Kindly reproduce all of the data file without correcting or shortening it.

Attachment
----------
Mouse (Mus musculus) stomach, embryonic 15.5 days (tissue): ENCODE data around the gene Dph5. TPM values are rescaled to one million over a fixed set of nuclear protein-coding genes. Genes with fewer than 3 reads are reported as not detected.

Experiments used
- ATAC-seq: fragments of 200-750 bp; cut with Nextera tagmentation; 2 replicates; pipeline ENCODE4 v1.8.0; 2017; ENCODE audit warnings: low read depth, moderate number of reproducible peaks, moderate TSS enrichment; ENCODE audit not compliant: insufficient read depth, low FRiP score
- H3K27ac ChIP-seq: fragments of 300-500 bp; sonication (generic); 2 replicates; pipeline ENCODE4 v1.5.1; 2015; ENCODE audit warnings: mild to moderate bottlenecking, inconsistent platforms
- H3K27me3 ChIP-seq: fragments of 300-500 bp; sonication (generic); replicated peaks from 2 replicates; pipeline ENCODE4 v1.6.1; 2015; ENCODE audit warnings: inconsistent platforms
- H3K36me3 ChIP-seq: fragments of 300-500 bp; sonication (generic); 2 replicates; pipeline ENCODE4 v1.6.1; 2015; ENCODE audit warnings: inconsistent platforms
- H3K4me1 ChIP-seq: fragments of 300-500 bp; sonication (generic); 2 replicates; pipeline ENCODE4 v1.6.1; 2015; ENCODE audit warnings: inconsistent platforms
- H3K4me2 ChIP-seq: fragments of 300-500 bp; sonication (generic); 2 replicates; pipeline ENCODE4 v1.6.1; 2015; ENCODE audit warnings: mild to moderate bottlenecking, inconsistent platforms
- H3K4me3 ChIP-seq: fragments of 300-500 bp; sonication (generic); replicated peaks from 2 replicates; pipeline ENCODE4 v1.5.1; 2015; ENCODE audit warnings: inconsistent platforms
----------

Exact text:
Mouse (Mus musculus) stomach, embryonic 15.5 days (tissue): ENCODE data around the gene Dph5. TPM values are rescaled to one million over a fixed set of nuclear protein-coding genes. Genes with fewer than 3 reads are reported as not detected.

Experiments used
- ATAC-seq: fragments of 200-750 bp; cut with Nextera tagmentation; 2 replicates; pipeline ENCODE4 v1.8.0; 2017; ENCODE audit warnings: low read depth, moderate number of reproducible peaks, moderate TSS enrichment; ENCODE audit not compliant: insufficient read depth, low FRiP score
- H3K27ac ChIP-seq: fragments of 300-500 bp; sonication (generic); 2 replicates; pipeline ENCODE4 v1.5.1; 2015; ENCODE audit warnings: mild to moderate bottlenecking, inconsistent platforms
- H3K27me3 ChIP-seq: fragments of 300-500 bp; sonication (generic); replicated peaks from 2 replicates; pipeline ENCODE4 v1.6.1; 2015; ENCODE audit warnings: inconsistent platforms
- H3K36me3 ChIP-seq: fragments of 300-500 bp; sonication (generic); 2 replicates; pipeline ENCODE4 v1.6.1; 2015; ENCODE audit warnings: inconsistent platforms
- H3K4me1 ChIP-seq: fragments of 300-500 bp; sonication (generic); 2 replicates; pipeline ENCODE4 v1.6.1; 2015; ENCODE audit warnings: inconsistent platforms
- H3K4me2 ChIP-seq: fragments of 300-500 bp; sonication (generic); 2 replicates; pipeline ENCODE4 v1.6.1; 2015; ENCODE audit warnings: mild to moderate bottlenecking, inconsistent platforms
- H3K4me3 ChIP-seq: fragments of 300-500 bp; sonication (generic); replicated peaks from 2 replicates; pipeline ENCODE4 v1.5.1; 2015; ENCODE audit warnings: inconsistent platforms